DRC Sanitation project improves quality of life for conflict-affected residents in Iraqi townThe last time Nureddin’s house was flooded by sewage, his children and pregnant wife were forced to run up to the second-floor of their modest home in the town of Dibis, in Iraq’s Kirkuk Governorate. The culprit was a blocked drain outside the house that had caused a similar scene several times before, resulting in thousands of dollars in damage and a potential health hazard.
A prolonged economic crisis and decades of war have taken a toll on Iraq’s aging sanitation infrastructure, affecting both the host community and Internally Displaced Persons (IDPs) in Dibis and across the country, where residents have experienced first–hand the effects of living with poorly maintained sewage systems. The addition of over 385,000 displaced persons across Kirkuk has further exacerbated poor sanitation conditions and existing infrastructure in areas now hosting numbers well above the pre-conflict population.
Nureddin, a husband and father of three, recalled the smell coming from a blocked drain outside his home: “It was really terrible and you could smell the sewage throughout the house.” More than the smell, however, Nureddin remembers the nights his young family was forced to flee their home from the mix of rainwater and sewage flooding the low-lying neighborhood.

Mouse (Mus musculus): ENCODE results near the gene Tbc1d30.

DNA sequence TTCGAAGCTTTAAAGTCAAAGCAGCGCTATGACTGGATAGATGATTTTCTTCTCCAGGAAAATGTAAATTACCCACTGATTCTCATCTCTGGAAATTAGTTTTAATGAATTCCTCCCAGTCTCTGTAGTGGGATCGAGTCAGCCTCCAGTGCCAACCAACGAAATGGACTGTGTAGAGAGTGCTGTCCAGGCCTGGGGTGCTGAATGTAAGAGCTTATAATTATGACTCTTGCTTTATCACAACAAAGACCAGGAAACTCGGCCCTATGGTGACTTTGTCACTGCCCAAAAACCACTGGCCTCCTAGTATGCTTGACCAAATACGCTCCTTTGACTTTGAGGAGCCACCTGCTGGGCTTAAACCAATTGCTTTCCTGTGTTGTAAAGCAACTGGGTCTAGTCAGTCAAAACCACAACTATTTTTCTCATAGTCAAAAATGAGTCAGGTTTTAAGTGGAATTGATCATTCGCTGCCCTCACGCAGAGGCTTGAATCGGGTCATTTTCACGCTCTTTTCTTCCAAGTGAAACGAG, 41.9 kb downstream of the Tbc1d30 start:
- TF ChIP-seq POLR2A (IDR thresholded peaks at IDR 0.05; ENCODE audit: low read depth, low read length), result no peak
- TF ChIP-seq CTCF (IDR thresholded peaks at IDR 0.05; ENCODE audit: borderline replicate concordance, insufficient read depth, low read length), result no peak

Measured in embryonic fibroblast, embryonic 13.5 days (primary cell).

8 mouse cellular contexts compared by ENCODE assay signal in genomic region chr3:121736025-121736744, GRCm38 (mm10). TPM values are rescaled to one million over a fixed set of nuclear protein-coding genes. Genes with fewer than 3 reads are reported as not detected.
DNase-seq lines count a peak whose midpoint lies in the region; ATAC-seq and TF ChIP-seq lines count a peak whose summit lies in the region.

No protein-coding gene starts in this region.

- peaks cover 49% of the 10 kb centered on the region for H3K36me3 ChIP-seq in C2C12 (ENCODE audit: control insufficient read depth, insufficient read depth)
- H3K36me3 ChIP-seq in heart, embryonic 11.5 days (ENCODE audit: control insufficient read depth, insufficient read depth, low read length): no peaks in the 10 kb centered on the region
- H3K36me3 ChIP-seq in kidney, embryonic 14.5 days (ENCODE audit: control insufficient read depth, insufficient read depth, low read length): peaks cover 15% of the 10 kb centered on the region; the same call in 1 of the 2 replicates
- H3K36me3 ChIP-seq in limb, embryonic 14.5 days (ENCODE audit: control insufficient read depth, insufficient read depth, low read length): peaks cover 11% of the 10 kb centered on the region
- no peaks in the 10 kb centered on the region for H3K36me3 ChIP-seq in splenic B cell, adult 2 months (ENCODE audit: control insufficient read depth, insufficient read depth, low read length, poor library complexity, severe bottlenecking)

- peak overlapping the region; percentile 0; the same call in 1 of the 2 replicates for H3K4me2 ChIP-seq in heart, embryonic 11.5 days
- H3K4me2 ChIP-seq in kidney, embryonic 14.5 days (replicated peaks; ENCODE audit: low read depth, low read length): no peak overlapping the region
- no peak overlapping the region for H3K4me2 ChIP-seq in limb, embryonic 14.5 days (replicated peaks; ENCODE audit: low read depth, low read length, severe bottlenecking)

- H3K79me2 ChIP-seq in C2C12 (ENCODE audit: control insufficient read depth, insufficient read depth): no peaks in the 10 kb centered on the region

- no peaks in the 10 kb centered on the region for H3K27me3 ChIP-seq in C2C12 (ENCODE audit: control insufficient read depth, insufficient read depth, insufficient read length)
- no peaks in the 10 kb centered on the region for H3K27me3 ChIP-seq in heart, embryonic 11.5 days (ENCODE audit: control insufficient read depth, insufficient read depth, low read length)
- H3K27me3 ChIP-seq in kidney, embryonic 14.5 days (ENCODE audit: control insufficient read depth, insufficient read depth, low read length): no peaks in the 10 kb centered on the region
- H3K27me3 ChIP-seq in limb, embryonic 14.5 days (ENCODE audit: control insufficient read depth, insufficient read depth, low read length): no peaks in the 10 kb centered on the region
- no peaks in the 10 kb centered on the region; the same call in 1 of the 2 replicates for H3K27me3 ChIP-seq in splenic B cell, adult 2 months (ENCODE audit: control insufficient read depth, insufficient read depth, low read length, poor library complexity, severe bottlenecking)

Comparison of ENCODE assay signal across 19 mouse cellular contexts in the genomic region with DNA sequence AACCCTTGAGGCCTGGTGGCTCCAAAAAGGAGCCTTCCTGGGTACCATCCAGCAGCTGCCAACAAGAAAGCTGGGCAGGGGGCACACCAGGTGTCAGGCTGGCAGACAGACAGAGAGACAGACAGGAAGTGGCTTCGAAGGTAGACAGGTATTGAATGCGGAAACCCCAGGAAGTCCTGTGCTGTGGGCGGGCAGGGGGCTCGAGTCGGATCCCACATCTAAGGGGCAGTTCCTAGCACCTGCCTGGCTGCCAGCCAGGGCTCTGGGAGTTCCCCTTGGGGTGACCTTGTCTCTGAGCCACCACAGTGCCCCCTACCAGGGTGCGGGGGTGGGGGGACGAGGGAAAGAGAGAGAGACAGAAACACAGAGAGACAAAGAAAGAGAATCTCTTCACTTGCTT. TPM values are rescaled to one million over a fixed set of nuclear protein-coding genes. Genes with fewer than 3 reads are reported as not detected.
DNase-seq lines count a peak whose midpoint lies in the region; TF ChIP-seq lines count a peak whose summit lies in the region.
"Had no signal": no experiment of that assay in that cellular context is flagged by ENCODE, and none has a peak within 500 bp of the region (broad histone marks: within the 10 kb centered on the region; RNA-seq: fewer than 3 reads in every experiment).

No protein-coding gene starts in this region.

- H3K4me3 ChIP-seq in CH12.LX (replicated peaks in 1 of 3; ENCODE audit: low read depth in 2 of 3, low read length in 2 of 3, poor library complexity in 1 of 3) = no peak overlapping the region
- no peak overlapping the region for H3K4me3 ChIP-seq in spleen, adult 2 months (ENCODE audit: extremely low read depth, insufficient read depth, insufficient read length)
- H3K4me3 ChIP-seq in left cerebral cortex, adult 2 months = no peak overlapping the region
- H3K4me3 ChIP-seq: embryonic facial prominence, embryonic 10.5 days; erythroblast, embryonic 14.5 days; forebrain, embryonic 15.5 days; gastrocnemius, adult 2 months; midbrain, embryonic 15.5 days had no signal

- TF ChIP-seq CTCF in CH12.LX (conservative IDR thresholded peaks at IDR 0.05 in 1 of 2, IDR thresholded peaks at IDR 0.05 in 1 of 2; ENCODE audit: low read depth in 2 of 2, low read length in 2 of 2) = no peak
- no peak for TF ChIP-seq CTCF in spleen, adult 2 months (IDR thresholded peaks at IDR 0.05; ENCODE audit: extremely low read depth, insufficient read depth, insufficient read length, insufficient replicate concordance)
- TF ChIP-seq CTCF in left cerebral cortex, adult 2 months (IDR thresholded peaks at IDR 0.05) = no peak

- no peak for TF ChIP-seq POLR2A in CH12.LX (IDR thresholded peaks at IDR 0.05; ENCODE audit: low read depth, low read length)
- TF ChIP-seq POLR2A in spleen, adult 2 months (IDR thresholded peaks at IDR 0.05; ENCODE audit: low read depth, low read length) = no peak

“When the sludge came all the way into the house, we had to get what we could and run out in the middle of the night,” he said. “The kids ran to the second floor before we managed to get them out.” On one occasion, Nureddin’s wife was nearly nine months pregnant with their third child when sewage came rushing in again. “Thank God no one got sick,” she said. While the family was able to reach safety each time, they say the cost of lost assets now totals close to $10,000.
According to the head of Dibis’ sewage directorate, Wirya Amir, flooding as a result of a poorly maintained system is not new. “This has been a significant problem for a very long time,” he said. “We get many complaints, especially in the winter when it rains more.”
With support from USAID, DRC completed a sewage rehabilitation project that improved conditions for some 500 houses in Nureddin’s neighborhood, and is expected to correct the flow of sewage in the whole town. Workers contracted by DRC replaced manhole covers and focused on cleaning sediment and debris from the drains that were the main cause of flooding.
“We were so happy to see the workers come fix the drain that we ran out to serve them tea and breakfast,” Nureddin said. “We were really suffering, but now, we don’t have to trudge through the mud up to our knees.”
DRC’s WASH activities in Kirkuk continue to focus on improving sanitation and water supply as well as promoting safe hygiene practices in communities across the governorate.